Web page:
Prime Minister Hun Sen made a public call for calm over swine flu on Wednesday, but he encouraged families to outfit themselves with face masks, as more cases were reported around the globe.
“I call on the Cambodian population, first of all, don’t panic,” Hun Sen said at Phnom Penh’s National Institute of Education, where he was delivering certificates to teachers. “Secondly, people should protect themselves; where we suspect the epidemic, we should be careful. If possible, all families, all people, should protect themselves with masks.”
“The Ministry of Agriculture and the Ministry of Health have not yet made a declaration about this, but we should be prepared for it,” Hun Sen said.
Swine flu has killed 159 people so far, spreading from Mexico to other nations around the world and sparking worries of a pandemic.
The influenza comes from the H1N1 virus, which is easily spread from person to person. In that way, it differs from avian influenza’s H5N1 virus, which has killed 252 people, including seven Cambodians, since 2005.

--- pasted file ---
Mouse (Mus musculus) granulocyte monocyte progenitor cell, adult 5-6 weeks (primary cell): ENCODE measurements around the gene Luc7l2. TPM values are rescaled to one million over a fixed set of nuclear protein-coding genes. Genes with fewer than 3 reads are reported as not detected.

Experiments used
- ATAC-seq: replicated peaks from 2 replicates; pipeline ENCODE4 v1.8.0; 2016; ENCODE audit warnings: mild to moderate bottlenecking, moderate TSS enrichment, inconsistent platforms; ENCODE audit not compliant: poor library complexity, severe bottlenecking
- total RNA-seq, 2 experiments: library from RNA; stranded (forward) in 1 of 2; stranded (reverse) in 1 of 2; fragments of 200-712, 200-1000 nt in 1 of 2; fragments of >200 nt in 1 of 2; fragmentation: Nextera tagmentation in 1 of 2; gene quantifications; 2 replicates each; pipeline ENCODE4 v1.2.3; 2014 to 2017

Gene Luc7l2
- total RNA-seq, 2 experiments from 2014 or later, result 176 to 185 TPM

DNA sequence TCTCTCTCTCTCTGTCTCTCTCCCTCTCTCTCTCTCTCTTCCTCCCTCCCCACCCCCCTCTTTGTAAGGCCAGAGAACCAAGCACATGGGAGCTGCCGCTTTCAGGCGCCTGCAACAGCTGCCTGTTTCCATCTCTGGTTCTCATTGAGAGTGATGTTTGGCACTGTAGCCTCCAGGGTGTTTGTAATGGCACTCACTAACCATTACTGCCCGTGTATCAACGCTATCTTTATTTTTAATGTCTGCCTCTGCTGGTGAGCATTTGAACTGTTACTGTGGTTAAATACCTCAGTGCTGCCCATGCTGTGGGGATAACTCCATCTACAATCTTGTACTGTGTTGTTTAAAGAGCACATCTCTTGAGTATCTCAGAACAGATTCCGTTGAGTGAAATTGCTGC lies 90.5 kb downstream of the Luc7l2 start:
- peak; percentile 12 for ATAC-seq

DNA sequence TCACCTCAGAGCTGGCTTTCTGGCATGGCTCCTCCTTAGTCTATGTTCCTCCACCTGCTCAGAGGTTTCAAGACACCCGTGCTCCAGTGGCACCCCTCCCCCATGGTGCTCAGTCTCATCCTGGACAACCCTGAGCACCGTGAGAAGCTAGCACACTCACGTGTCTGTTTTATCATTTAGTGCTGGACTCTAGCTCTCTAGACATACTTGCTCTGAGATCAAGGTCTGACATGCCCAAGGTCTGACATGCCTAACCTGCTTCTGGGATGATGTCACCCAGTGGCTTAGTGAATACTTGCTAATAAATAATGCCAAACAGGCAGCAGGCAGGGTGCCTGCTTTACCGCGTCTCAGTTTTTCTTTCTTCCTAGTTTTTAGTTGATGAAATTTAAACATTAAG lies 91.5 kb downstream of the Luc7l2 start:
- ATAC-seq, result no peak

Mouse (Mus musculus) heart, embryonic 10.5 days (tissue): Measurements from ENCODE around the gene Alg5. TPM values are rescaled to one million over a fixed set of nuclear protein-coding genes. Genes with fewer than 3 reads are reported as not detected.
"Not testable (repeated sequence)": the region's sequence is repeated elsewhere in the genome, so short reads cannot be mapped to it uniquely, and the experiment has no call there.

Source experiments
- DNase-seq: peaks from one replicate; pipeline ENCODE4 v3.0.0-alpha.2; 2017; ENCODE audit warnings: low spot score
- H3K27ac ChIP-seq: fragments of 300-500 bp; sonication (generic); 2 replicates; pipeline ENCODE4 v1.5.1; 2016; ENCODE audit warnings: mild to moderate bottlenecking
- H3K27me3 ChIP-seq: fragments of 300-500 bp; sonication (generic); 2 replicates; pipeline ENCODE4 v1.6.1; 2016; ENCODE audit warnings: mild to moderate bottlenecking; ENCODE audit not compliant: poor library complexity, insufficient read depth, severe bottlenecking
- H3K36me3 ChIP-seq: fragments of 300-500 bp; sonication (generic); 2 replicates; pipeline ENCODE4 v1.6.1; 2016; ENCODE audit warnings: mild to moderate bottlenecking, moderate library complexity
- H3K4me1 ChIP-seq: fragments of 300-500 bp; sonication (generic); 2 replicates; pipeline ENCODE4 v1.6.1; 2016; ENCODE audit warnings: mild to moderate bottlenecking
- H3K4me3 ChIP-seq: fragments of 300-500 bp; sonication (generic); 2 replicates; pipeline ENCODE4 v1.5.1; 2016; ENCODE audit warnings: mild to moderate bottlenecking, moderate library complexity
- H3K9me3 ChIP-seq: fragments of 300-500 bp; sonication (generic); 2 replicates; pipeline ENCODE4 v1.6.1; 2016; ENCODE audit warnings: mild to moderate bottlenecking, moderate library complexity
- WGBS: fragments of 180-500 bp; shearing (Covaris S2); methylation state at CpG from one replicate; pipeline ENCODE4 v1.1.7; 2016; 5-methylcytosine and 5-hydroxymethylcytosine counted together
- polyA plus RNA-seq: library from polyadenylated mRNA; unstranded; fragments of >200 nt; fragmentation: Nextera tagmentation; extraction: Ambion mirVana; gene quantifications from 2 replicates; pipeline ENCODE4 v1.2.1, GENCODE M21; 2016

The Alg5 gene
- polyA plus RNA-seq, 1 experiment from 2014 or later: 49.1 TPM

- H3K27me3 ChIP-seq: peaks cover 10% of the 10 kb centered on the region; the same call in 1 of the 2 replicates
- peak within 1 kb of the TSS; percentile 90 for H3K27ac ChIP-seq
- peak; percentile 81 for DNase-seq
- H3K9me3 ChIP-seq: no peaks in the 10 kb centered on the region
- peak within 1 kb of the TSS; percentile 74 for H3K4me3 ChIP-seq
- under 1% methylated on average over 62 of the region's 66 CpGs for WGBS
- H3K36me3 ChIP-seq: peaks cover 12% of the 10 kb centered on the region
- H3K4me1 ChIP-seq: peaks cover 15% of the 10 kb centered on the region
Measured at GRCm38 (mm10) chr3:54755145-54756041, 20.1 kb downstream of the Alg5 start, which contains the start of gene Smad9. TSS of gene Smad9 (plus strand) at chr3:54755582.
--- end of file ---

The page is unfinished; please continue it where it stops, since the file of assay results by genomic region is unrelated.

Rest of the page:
“Swine flu is a new epidemic, and a quick epidemic, if we compare it to SARS or bird flu,” Hun Sen said, referring to severe acute respiratory syndrome, which spread across the globe in 2003, killing 774 people.
While warning Cambodians to take measures to protect themselves, the prime minister encouraged people to continue eating pork and said the export of the product would not be restricted.
Health officials said Cambodia is prepared to mitigate some of its effects if the disease reaches Cambodia.
“Until now, we have not yet found out about the virus of swine flu,” Ly Sovann, deputy director of the department of communicable disease control at the Ministry of Health, told VOA Khmer.
There is so far no vaccine against the virus, he said, “but we have a pill, Tamiflu, that we have stored at the provincial health offices and the national health stockpiles. If swine flu erupts in Cambodia, we can prevent it.”
Meanwhile, Cambodia installed thermal scanners in its two international airports, in Phnom Penh and Siem Reap, where officials will examine and possibly hospitalize individuals with signs of fever.
“If we suspect them of having swine flu, we should detain them and take them to be checked at the hospital,” Hun Sen said Wednesday.